Benelli Super Black Eagle 3: perfect for wildfowlers and pigeon shooters
Mark Heath is impressed with the performance and handling of this semi-auto
Benelli Super Black Eagle 3
Overall Rating: 94%
Price as reviewed: £2,250
This is an assement of the Benelli Super Black Eagle 3 semi-automatic as a wildfowling gun. Fowling and pigeon shooting are probably the two most common uses in the UK, other than perhaps law enforcement and military, for semi-auto shotguns. If you turned up on a driven day with one, you might hear something like “Are you really sure that’s suitable, sir?” or “I think you’re in the wrong place, sir”. (Read Sporting Gun’s review of the Benelli Black Eagle here.)
In the US, they are widely used for wildfowling and in the competitive clay-shooting arena more often than perhaps in the UK. We do see them at the shooting school on occasion, sometimes when a client is going to the US, usually to shoot duck. We therefore cover the safety drills on how to shoot with a semi-auto. (Read the shooting safety rules here.)
Benelli Super Black Eagle 3 – the backstory
The Benelli Super Black Eagle became a favourite of wildfowlers as it was one of the first semi-autos capable of shooting magnum loads. They were also used by well-known American trick shooter Tom Knapp. (Read our review of the Benelli Black Eagle 2.)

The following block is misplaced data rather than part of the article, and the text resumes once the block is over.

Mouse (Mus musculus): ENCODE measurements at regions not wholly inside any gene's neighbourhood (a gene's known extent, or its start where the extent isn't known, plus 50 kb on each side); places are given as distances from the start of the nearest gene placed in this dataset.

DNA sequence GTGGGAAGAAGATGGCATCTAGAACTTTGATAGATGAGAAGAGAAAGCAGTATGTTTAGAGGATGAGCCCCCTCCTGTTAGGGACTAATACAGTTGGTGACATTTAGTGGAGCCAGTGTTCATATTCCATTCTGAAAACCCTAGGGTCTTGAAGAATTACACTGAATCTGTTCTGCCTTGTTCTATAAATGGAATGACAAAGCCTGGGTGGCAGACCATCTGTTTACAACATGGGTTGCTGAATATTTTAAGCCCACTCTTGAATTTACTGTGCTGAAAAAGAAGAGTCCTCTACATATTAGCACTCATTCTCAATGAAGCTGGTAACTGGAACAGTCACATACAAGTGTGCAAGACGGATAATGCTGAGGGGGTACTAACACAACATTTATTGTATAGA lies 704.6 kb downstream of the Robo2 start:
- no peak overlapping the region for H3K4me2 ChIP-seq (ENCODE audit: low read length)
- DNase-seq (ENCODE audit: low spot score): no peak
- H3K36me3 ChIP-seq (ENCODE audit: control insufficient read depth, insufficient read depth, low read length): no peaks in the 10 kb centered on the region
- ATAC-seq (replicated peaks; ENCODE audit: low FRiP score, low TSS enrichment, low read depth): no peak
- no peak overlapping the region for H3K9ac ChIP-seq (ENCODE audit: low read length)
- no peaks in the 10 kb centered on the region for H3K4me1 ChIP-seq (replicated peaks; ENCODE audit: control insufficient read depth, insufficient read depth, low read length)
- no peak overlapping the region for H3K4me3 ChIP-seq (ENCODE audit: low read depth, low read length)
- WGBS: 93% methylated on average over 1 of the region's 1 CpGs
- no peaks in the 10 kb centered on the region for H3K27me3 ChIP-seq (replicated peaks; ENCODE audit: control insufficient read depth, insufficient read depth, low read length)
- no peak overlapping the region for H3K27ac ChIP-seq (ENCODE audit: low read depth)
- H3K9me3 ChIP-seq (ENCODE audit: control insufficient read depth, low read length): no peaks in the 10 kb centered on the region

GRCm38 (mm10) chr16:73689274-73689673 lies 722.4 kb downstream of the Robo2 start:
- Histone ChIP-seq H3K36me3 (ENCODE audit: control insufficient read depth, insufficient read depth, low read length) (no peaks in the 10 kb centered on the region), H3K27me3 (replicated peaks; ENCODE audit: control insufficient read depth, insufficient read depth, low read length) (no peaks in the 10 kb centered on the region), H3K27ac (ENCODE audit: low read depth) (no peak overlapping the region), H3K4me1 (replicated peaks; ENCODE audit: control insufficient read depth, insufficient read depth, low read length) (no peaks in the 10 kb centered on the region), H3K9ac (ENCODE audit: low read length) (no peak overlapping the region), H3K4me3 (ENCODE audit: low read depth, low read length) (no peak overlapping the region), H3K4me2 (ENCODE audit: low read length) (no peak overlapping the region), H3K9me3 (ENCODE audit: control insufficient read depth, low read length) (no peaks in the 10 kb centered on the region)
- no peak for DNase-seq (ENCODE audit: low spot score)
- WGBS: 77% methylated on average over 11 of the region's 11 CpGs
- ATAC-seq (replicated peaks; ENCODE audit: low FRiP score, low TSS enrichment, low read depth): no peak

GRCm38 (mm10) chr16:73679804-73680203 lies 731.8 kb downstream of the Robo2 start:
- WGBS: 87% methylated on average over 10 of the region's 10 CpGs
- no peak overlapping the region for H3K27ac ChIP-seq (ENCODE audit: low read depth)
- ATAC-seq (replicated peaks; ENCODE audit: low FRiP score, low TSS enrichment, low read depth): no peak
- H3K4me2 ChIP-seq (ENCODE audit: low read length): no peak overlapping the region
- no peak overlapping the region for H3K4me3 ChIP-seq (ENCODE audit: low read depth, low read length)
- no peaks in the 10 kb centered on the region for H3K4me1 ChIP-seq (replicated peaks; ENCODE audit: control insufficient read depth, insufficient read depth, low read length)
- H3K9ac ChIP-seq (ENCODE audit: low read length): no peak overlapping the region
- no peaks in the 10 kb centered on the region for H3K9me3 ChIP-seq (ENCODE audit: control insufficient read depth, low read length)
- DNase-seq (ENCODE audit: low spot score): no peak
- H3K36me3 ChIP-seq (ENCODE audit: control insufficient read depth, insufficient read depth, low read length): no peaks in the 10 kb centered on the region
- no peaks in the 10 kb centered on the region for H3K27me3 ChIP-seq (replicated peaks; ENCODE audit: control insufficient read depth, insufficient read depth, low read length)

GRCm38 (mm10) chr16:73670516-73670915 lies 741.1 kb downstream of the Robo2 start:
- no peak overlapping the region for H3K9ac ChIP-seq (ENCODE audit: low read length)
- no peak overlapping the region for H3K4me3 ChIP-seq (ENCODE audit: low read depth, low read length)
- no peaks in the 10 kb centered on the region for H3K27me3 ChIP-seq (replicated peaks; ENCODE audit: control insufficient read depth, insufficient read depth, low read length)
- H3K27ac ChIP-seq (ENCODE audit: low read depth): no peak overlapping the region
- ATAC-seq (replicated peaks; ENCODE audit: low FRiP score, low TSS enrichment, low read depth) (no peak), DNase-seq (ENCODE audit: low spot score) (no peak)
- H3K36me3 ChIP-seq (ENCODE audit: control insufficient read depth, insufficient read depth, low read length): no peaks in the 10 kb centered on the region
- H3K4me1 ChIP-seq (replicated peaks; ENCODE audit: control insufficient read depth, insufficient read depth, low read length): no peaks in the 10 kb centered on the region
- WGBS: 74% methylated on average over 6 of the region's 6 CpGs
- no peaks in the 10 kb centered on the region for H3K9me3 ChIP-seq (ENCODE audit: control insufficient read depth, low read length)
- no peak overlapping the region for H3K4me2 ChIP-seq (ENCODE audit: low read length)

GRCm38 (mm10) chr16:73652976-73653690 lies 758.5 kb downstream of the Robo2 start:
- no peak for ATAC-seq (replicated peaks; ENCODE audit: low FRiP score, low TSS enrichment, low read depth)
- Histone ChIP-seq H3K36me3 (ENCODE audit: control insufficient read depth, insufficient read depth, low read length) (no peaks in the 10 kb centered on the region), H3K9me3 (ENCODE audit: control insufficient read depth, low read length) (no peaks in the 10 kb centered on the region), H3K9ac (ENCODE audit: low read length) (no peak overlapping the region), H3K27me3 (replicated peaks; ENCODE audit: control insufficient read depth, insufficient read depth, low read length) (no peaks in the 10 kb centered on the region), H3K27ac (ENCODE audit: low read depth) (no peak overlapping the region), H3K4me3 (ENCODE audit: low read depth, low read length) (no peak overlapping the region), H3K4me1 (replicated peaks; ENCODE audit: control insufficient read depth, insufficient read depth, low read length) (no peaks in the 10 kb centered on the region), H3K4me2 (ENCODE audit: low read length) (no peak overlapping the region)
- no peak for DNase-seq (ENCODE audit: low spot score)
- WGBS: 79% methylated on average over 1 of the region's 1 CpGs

If you need any testament to the suitability of the brand to survive trips to the foreshore, the fact that its M4 is used by the military and police around the globe will persuade you. In 1998, the US Army invited manufacturers to submit semi-autos for testing. The M4 was the only one to survive and has since built a reputation for holding out in all conditions as well as being able to cycle a wide range of cartridges, with minimum maintenance.
There are a number of models in the Benelli range, including the Cordoba, which is designed for high-volume dove shooting in Argentina, and a SuperSport for the clay scene. However, for wildfowling, the Super Black Eagle fits the bill, the most recent being the Super Black Eagle 3.
It has the inertia system for reliability and, with cold winter shooting days in mind, it has a larger bolt release and safety, together with a larger drop release to make it easier to operate with cold hands or when wearing gloves. The stock and fore-end is synthetic, easy to clean and impervious to foreshore mud. (Read our guide to the best wildfowling jackets.)